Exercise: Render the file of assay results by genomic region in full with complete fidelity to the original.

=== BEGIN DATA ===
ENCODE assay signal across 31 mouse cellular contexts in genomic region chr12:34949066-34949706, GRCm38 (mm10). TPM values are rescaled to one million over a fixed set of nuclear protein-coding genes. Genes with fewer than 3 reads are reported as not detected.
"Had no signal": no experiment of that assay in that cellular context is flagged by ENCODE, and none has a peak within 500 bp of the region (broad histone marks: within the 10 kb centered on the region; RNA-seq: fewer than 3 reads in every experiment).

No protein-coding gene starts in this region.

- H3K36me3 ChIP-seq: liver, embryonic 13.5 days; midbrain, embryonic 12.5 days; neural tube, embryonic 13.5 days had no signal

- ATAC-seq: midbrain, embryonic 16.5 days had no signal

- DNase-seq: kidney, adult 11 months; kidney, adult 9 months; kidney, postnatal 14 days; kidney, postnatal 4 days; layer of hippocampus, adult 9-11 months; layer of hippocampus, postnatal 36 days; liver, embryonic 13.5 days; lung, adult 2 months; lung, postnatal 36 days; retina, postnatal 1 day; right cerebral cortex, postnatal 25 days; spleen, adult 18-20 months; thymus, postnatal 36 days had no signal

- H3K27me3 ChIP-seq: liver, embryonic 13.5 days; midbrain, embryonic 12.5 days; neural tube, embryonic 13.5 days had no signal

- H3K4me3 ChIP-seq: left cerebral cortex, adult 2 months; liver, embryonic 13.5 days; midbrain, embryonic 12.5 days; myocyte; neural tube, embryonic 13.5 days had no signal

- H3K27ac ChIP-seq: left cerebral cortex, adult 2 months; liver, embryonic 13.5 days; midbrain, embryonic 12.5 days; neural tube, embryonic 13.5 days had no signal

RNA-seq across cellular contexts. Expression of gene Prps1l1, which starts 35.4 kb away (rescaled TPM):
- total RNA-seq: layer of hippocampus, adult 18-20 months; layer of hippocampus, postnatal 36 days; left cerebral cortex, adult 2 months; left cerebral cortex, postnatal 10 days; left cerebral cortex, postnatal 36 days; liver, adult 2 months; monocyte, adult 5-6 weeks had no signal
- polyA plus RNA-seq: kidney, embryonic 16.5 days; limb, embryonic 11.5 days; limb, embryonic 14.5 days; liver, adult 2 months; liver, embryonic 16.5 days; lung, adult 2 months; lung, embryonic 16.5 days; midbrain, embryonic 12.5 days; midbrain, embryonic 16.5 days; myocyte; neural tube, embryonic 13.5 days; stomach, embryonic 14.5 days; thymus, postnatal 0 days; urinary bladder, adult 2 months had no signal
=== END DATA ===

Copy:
ENCODE assay signal across 31 mouse cellular contexts in genomic region chr12:34949066-34949706, GRCm38 (mm10). TPM values are rescaled to one million over a fixed set of nuclear protein-coding genes. Genes with fewer than 3 reads are reported as not detected.
"Had no signal": no experiment of that assay in that cellular context is flagged by ENCODE, and none has a peak within 500 bp of the region (broad histone marks: within the 10 kb centered on the region; RNA-seq: fewer than 3 reads in every experiment).

No protein-coding gene starts in this region.

- H3K36me3 ChIP-seq: liver, embryonic 13.5 days; midbrain, embryonic 12.5 days; neural tube, embryonic 13.5 days had no signal

- ATAC-seq: midbrain, embryonic 16.5 days had no signal

- DNase-seq: kidney, adult 11 months; kidney, adult 9 months; kidney, postnatal 14 days; kidney, postnatal 4 days; layer of hippocampus, adult 9-11 months; layer of hippocampus, postnatal 36 days; liver, embryonic 13.5 days; lung, adult 2 months; lung, postnatal 36 days; retina, postnatal 1 day; right cerebral cortex, postnatal 25 days; spleen, adult 18-20 months; thymus, postnatal 36 days had no signal

- H3K27me3 ChIP-seq: liver, embryonic 13.5 days; midbrain, embryonic 12.5 days; neural tube, embryonic 13.5 days had no signal

- H3K4me3 ChIP-seq: left cerebral cortex, adult 2 months; liver, embryonic 13.5 days; midbrain, embryonic 12.5 days; myocyte; neural tube, embryonic 13.5 days had no signal

- H3K27ac ChIP-seq: left cerebral cortex, adult 2 months; liver, embryonic 13.5 days; midbrain, embryonic 12.5 days; neural tube, embryonic 13.5 days had no signal

RNA-seq across cellular contexts. Expression of gene Prps1l1, which starts 35.4 kb away (rescaled TPM):
- total RNA-seq: layer of hippocampus, adult 18-20 months; layer of hippocampus, postnatal 36 days; left cerebral cortex, adult 2 months; left cerebral cortex, postnatal 10 days; left cerebral cortex, postnatal 36 days; liver, adult 2 months; monocyte, adult 5-6 weeks had no signal
- polyA plus RNA-seq: kidney, embryonic 16.5 days; limb, embryonic 11.5 days; limb, embryonic 14.5 days; liver, adult 2 months; liver, embryonic 16.5 days; lung, adult 2 months; lung, embryonic 16.5 days; midbrain, embryonic 12.5 days; midbrain, embryonic 16.5 days; myocyte; neural tube, embryonic 13.5 days; stomach, embryonic 14.5 days; thymus, postnatal 0 days; urinary bladder, adult 2 months had no signal